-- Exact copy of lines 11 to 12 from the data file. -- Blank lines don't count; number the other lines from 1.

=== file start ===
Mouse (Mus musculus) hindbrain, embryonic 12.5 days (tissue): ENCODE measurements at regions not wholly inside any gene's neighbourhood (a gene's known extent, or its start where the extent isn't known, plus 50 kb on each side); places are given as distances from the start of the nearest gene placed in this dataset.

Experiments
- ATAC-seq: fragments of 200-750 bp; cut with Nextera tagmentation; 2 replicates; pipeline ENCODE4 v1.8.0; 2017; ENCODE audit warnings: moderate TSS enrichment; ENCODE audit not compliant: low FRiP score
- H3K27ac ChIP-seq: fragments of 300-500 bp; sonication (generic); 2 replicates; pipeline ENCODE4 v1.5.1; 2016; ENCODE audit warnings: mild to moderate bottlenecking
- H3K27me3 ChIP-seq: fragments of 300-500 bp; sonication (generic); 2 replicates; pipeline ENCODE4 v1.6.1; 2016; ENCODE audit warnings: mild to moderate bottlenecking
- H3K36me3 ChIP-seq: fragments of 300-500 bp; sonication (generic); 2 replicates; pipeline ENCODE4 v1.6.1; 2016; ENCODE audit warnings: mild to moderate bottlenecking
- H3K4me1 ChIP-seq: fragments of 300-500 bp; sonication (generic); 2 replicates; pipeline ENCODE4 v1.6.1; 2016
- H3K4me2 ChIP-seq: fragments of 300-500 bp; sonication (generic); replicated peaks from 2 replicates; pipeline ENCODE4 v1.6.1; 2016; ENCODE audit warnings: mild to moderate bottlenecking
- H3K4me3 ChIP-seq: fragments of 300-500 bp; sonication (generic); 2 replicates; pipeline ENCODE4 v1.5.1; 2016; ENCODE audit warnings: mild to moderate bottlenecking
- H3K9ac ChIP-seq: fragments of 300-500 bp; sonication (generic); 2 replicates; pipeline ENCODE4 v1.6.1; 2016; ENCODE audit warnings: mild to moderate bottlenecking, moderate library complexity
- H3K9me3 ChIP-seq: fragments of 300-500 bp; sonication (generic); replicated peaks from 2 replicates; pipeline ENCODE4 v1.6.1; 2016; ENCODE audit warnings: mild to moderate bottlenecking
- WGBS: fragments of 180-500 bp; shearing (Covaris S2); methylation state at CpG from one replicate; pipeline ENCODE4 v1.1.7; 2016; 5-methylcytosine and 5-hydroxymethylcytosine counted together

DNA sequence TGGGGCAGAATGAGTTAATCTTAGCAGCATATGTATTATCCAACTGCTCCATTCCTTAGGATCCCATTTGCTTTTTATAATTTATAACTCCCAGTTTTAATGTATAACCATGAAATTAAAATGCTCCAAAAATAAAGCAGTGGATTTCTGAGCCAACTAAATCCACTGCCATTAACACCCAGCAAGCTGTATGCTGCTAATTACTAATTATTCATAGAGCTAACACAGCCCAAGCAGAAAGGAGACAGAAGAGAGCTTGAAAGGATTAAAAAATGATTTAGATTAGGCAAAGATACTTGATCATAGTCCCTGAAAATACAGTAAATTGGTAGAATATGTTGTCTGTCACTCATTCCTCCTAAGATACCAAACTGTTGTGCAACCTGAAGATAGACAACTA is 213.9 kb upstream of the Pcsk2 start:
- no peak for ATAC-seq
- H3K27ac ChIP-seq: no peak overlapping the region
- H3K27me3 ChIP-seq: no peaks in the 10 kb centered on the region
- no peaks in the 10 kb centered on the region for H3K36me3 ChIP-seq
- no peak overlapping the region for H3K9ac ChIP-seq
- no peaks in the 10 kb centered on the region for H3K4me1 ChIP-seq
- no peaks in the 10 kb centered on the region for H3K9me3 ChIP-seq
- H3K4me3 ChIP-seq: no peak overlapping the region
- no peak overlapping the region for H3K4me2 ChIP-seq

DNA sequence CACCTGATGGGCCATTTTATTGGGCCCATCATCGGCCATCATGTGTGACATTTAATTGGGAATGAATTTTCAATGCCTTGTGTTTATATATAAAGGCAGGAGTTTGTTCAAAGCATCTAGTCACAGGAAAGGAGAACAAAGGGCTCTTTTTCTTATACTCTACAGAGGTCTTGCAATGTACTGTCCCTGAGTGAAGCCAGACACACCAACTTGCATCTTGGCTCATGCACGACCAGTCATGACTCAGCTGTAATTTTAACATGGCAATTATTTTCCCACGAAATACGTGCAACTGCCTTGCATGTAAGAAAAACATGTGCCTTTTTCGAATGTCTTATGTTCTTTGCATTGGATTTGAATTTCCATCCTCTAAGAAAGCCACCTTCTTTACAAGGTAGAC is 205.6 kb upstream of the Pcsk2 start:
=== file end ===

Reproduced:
- H3K9me3 ChIP-seq: fragments of 300-500 bp; sonication (generic); replicated peaks from 2 replicates; pipeline ENCODE4 v1.6.1; 2016; ENCODE audit warnings: mild to moderate bottlenecking
- WGBS: fragments of 180-500 bp; shearing (Covaris S2); methylation state at CpG from one replicate; pipeline ENCODE4 v1.1.7; 2016; 5-methylcytosine and 5-hydroxymethylcytosine counted together